Re: Running Octave through a WWW server

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Re: Running Octave through a WWW server

Ray Anderson-2
I don't think the question posed in the attached message has been answered
fully, so here is my input.

I am running an application similar to the one described in the original
question where I convert the binary output from an Hspice simulation run to a .mat file. Then I
read the .mat file into octave, perform some manipulation of the data matrices and output a .gif
file to be displayed on the users web browser.

I had the same problem as described by the author of the original message:
It worked fine when executed from the command line but produced no gif
file when executed via the web interface.


In my case I found that there was no path information for octave to find
gnuplot when the cgi script was calling it. The solution was to add a line
to the cgi script to explicity set a path to the gnuplot binary before
invoking octave. Everything works as intended after that fix.



~


Ray Anderson

[hidden email]


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Date: Thu, 20 Nov 1997 13:52:11 -0600
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From: "W. Jarrett Campbell" <[hidden email]>
Subject: Running Octave through a WWW server
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I just signed up to this list so please forgive me if a similar item has
been discussed before.  I'm currently working on a project that works as
follows:

1. Submit parameter values over a WWW form
2. a PERL/CGI script parses the data, opens OCTAVE and pipes in the data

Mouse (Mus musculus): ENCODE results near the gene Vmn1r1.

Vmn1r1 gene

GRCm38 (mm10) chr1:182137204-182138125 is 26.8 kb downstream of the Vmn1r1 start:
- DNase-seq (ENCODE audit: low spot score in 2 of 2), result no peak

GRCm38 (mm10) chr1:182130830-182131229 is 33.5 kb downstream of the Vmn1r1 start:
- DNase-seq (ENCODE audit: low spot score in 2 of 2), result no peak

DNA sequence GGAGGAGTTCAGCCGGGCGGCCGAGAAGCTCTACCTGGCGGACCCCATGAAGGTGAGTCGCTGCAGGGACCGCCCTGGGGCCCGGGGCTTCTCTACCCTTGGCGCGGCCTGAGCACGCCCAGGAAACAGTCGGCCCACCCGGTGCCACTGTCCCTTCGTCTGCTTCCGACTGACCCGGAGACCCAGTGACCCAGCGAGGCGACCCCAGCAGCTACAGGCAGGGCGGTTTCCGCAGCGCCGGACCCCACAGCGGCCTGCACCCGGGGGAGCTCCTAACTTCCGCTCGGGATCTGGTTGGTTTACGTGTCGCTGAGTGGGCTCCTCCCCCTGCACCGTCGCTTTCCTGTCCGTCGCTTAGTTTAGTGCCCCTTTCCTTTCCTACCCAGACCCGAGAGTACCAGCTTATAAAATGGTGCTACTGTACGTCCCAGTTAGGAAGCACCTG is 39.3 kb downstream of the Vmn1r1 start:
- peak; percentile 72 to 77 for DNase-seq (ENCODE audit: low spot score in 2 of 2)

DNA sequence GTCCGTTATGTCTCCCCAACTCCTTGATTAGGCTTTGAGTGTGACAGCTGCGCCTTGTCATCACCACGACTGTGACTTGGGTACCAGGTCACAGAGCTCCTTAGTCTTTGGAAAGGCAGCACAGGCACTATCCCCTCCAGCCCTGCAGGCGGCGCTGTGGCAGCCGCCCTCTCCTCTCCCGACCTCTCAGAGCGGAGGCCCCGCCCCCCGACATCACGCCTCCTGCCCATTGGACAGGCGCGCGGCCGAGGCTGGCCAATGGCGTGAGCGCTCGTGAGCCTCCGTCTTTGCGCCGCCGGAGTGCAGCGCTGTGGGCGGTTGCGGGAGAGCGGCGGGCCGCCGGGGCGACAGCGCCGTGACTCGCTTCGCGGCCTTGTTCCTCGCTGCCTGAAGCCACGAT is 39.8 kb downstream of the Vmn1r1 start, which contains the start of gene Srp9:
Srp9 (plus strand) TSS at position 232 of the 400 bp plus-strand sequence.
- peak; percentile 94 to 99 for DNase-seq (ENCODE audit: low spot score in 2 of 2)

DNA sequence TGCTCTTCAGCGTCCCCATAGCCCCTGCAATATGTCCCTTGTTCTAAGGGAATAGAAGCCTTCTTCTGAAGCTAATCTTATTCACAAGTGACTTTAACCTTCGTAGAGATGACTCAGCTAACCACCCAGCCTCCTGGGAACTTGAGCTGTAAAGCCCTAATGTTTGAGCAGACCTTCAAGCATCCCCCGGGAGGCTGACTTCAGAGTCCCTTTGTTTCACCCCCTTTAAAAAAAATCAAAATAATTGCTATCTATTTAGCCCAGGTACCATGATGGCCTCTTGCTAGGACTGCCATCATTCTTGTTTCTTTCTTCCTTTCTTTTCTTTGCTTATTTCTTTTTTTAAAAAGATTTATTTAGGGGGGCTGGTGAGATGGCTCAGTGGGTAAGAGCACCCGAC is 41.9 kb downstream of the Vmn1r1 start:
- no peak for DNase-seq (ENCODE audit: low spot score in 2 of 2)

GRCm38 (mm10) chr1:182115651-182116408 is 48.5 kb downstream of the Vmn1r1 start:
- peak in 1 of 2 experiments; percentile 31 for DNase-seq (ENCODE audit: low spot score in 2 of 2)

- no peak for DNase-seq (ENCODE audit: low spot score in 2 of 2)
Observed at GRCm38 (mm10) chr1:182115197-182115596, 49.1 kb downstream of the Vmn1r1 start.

3. OCTAVE opens an m-file, uses the data and lsode to solve some diff. eqs.
4. OCTAVE output a plot as a pbm file using gnuplot
5. ppmtogif is used to convert the pbm to gif format
6. The output is displayed in a web browser.

I successfully have done this using MATLAB/GNUPLOT but I am having some
difficulty with the OCTAVE implementation.

When I run the cgi script from the unix command line, everything works
fine.  But when I call the cgi from the web browser, my pbm and gif files
have file size 0 (zero).  I expect it has something to do with permissions,
but can't solve the mystery.  Yes, the output directories have 777
permissions (like I said, it works with MATLAB).

Here's a list of commands being sent to OCTAVE through the pipe:

             set term pbm
             set output "$output_ppm"
             cd $mfiles
              A0=$A0;
             A1=$A1;
             A2=$A2;
             B0=$B0;
             B1=$B1;
             B2=$B2;
             B3=$B3;
             w=$w;
             K=$K;
             pilot;    
             exit


where $XX are previously defined perl variabless and pilot is my m-file
(below)

global A2 A1 A0 B0 B1 B2 B3 K w

function xdot2=f2(x,t)
  global A2 A1 A0 B0 B1 B2 B3 K w
  xdot2(1)=x(2);
  xdot2(2)=-A1/A2*x(2)-A0/A2*x(1)+K/A2*(B0+B1*t+B2*t^2+B3*sin(w*t));
endfunction

function xdot1=f1(x,t)
  global A2 A1 A0 B0 B1 B2 B3 K w
  xdot1(1)=-A0/A1*x(1)+K/A1*(B0+B1*t+B2*t^2+B3*sin(w*t));
endfunction


if A2 == 0
     taut = 10*A1/A0;
     x = lsode("f1", [0], (t = linspace (0, taut, 200)'));
     y = x;
else
     taut = 10*sqrt(A2);
     x = lsode("f2", [0; 0], (t = linspace (0, taut, 200)'));
     y = x(:,1);
end


set title "Dynamic Response"
set xlabel "Time"
set ylabel "Output"
set border
set nogrid
set nokey
plot(t,y)




Also, when just using GNUPLOT, I can use the size property to scale the
image.  But in OCTAVE, size has another meaning.  Is there some way to
scale the output?

Any help would be greatly appreciated.

Jarrett Campbell
[hidden email]

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